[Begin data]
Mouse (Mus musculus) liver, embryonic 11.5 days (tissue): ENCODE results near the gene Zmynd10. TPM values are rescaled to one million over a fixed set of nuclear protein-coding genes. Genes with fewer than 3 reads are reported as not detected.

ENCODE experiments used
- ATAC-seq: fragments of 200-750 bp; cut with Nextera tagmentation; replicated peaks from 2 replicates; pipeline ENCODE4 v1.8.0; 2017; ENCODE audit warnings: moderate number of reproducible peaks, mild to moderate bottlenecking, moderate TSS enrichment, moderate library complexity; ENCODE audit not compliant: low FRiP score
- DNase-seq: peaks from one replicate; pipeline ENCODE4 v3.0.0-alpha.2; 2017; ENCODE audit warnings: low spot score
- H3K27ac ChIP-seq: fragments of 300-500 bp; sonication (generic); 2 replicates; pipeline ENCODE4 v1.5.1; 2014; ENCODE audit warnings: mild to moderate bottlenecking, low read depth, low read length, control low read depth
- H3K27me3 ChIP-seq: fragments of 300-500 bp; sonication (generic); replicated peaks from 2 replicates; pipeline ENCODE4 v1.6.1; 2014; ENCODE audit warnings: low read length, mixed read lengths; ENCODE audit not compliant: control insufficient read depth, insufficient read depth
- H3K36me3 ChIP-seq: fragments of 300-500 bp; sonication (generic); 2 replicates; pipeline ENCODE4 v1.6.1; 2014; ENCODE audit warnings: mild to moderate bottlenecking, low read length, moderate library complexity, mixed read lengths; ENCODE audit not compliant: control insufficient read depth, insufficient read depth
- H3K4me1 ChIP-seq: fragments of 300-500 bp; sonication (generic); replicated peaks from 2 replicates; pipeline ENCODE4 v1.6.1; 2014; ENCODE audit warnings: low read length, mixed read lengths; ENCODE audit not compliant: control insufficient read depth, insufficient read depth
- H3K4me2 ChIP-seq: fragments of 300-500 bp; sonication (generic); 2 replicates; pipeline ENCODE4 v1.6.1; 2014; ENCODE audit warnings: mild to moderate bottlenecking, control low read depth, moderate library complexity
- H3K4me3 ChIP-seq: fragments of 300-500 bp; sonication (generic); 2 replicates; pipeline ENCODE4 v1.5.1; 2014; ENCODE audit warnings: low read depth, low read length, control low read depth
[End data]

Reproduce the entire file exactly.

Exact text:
Mouse (Mus musculus) liver, embryonic 11.5 days (tissue): ENCODE results near the gene Zmynd10. TPM values are rescaled to one million over a fixed set of nuclear protein-coding genes. Genes with fewer than 3 reads are reported as not detected.

ENCODE experiments used
- ATAC-seq: fragments of 200-750 bp; cut with Nextera tagmentation; replicated peaks from 2 replicates; pipeline ENCODE4 v1.8.0; 2017; ENCODE audit warnings: moderate number of reproducible peaks, mild to moderate bottlenecking, moderate TSS enrichment, moderate library complexity; ENCODE audit not compliant: low FRiP score
- DNase-seq: peaks from one replicate; pipeline ENCODE4 v3.0.0-alpha.2; 2017; ENCODE audit warnings: low spot score
- H3K27ac ChIP-seq: fragments of 300-500 bp; sonication (generic); 2 replicates; pipeline ENCODE4 v1.5.1; 2014; ENCODE audit warnings: mild to moderate bottlenecking, low read depth, low read length, control low read depth
- H3K27me3 ChIP-seq: fragments of 300-500 bp; sonication (generic); replicated peaks from 2 replicates; pipeline ENCODE4 v1.6.1; 2014; ENCODE audit warnings: low read length, mixed read lengths; ENCODE audit not compliant: control insufficient read depth, insufficient read depth
- H3K36me3 ChIP-seq: fragments of 300-500 bp; sonication (generic); 2 replicates; pipeline ENCODE4 v1.6.1; 2014; ENCODE audit warnings: mild to moderate bottlenecking, low read length, moderate library complexity, mixed read lengths; ENCODE audit not compliant: control insufficient read depth, insufficient read depth
- H3K4me1 ChIP-seq: fragments of 300-500 bp; sonication (generic); replicated peaks from 2 replicates; pipeline ENCODE4 v1.6.1; 2014; ENCODE audit warnings: low read length, mixed read lengths; ENCODE audit not compliant: control insufficient read depth, insufficient read depth
- H3K4me2 ChIP-seq: fragments of 300-500 bp; sonication (generic); 2 replicates; pipeline ENCODE4 v1.6.1; 2014; ENCODE audit warnings: mild to moderate bottlenecking, control low read depth, moderate library complexity
- H3K4me3 ChIP-seq: fragments of 300-500 bp; sonication (generic); 2 replicates; pipeline ENCODE4 v1.5.1; 2014; ENCODE audit warnings: low read depth, low read length, control low read depth